AT AN INFORMAL PLENARY SESSION OF THE GENERAL ASSEMBLY

3 JUNE 2010

UNITED NATIONS HEADQUARTERS, NEW YORK

Check against delivery

Excellencies, distinguished delegates,

Let me close this meeting by first and foremost thanking all delegations for their active participation and continuing engagement in this process. Let me also thank all Member States for their kind words of support thus far. I have been deeply heartened by the numerous expressions of good faith, and it is abundantly clear to me today that you, the membership, remain as determined as ever to reform the Security Council.

In this regard, I am pleased to note the membership-wide agreement in this room that the text with its annexes, currently in front of you, is a helpful vehicle to continue to move this process forward in accordance with decisions 62/557 and 63/565. This text, revision 1, is as you know a product of your persistent and unanimous calls for text-based negotiations, and could not have been made without your contributions, as these of course constitute the very foundation of our negotiations. However, with everything we have going for us, in our continual quest for reform, we cannot afford to grow complacent. We must now build on the framework that you so meticulously have put together. This is the sense of the house.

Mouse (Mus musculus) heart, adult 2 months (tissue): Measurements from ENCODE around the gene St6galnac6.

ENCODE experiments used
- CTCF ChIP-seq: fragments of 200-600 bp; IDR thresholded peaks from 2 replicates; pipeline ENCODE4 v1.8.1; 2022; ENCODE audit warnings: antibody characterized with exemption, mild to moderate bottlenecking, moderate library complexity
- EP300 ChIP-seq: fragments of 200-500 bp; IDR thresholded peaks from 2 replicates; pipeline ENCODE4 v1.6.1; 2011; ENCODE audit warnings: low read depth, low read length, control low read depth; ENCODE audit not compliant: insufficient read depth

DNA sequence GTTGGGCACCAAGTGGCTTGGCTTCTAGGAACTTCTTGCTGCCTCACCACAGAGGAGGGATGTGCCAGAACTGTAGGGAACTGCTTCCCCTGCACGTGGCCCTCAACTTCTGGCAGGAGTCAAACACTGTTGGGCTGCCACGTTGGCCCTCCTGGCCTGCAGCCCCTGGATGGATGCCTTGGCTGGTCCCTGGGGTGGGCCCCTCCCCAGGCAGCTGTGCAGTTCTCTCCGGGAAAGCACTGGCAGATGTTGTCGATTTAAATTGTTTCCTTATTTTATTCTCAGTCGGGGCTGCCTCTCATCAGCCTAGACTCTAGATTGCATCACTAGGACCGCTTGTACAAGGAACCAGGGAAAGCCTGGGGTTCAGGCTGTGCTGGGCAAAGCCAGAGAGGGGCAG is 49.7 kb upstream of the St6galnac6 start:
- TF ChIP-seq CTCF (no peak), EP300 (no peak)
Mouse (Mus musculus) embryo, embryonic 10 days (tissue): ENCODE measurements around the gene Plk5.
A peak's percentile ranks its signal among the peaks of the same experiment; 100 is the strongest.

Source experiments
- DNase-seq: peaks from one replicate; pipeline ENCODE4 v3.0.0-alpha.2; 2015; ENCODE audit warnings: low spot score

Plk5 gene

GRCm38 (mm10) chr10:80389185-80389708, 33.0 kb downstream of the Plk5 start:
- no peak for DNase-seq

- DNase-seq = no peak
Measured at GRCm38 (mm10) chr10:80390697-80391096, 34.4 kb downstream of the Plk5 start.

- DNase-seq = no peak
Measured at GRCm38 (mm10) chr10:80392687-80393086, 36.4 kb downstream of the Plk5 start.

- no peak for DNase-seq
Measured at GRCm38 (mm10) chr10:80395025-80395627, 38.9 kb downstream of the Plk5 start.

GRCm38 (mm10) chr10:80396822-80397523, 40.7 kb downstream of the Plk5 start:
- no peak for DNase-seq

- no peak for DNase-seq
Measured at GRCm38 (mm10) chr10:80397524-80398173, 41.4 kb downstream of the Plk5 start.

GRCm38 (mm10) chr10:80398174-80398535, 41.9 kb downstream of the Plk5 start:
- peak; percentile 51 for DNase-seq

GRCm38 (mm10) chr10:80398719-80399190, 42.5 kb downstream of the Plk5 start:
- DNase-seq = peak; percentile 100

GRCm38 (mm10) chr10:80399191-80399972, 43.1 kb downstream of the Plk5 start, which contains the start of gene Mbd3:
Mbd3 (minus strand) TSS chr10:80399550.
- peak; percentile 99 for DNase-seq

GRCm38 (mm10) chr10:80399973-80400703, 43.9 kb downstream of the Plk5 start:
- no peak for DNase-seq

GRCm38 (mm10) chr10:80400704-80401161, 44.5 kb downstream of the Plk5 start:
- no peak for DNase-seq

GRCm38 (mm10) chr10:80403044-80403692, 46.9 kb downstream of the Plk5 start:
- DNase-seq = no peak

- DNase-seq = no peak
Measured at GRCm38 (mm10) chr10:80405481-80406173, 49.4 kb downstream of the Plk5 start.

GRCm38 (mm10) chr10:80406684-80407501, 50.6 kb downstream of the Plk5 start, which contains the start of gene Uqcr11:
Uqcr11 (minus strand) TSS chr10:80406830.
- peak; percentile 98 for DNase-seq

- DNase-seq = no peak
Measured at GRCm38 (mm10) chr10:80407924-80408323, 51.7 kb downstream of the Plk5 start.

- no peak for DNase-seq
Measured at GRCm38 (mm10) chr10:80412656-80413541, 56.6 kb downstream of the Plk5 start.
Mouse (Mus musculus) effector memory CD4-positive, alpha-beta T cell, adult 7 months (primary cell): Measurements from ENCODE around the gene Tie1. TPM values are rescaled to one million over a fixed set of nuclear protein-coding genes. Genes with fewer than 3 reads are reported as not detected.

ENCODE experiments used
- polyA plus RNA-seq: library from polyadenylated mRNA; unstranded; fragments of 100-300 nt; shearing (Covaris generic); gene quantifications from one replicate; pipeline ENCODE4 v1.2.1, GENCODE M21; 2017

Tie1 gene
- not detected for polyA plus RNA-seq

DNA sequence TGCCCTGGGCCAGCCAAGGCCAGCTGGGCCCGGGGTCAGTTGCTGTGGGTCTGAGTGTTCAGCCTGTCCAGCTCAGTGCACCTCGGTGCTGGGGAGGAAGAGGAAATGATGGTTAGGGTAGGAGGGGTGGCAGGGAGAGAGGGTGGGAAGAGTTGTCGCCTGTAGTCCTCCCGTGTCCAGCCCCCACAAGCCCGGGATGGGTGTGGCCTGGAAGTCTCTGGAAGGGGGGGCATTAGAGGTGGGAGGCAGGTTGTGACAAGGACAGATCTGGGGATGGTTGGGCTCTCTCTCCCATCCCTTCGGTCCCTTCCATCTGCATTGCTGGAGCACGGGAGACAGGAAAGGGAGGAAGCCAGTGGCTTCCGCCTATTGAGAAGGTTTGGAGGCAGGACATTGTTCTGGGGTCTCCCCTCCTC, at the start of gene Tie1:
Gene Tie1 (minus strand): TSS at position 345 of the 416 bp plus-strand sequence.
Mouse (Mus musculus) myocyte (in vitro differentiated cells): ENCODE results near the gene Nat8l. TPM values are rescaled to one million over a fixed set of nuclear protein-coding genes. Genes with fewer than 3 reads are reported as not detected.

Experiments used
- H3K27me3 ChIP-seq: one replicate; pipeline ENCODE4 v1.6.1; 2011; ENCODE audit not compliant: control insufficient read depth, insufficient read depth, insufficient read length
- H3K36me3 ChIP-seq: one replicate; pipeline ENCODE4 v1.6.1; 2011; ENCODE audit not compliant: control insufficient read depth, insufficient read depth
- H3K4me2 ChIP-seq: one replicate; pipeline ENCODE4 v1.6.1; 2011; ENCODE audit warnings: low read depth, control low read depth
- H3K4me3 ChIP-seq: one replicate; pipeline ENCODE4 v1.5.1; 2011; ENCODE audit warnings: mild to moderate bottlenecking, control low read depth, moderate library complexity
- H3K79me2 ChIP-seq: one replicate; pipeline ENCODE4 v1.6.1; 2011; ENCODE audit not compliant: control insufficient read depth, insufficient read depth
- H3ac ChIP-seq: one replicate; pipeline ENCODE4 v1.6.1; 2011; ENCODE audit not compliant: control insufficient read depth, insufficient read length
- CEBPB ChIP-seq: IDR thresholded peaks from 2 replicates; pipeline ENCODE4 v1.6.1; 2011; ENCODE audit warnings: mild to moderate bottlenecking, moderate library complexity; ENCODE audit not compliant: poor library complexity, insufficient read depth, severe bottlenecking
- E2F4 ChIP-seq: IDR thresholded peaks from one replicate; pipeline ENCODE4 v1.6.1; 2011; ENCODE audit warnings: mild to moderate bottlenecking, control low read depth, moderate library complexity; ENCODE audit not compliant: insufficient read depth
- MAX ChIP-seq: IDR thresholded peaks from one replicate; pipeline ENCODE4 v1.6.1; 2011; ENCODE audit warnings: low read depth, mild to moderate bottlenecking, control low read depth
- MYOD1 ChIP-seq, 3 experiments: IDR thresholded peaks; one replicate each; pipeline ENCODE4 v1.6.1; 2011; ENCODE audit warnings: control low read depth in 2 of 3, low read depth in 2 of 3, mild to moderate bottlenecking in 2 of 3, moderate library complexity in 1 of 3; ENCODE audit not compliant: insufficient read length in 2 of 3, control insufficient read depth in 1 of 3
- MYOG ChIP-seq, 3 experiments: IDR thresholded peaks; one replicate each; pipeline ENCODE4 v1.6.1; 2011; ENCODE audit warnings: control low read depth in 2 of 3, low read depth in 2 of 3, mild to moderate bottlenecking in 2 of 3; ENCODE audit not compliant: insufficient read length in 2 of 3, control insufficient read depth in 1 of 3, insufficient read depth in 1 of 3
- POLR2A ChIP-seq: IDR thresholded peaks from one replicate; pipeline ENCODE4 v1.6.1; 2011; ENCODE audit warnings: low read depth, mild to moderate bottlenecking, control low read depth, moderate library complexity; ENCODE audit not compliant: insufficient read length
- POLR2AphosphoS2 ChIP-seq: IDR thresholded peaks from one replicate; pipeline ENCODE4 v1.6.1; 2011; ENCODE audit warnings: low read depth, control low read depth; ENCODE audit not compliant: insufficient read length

As is customary, and as a logical result of yesterday and today’s deliberations, it is therefore my intention to convene a series of meetings of the informal plenary to allow Member States to focus on the text at hand in an open, transparent, comprehensive and inclusive manner. These meetings will be scheduled in accordance with the five interconnected key issues as laid out by decision 62/557, beginning, this time, in reverse order and as a working necessity, only with a meeting dedicated to the section of the text on the fifth key issue concerning the relationship between the General Assembly and the Security Council on 11 June. This meeting will of course be followed by individual meetings on the rest of the five key issues. I believe that this structure will allow the text to continue to evolve in a fair, balanced, comprehensive and open membership-driven way.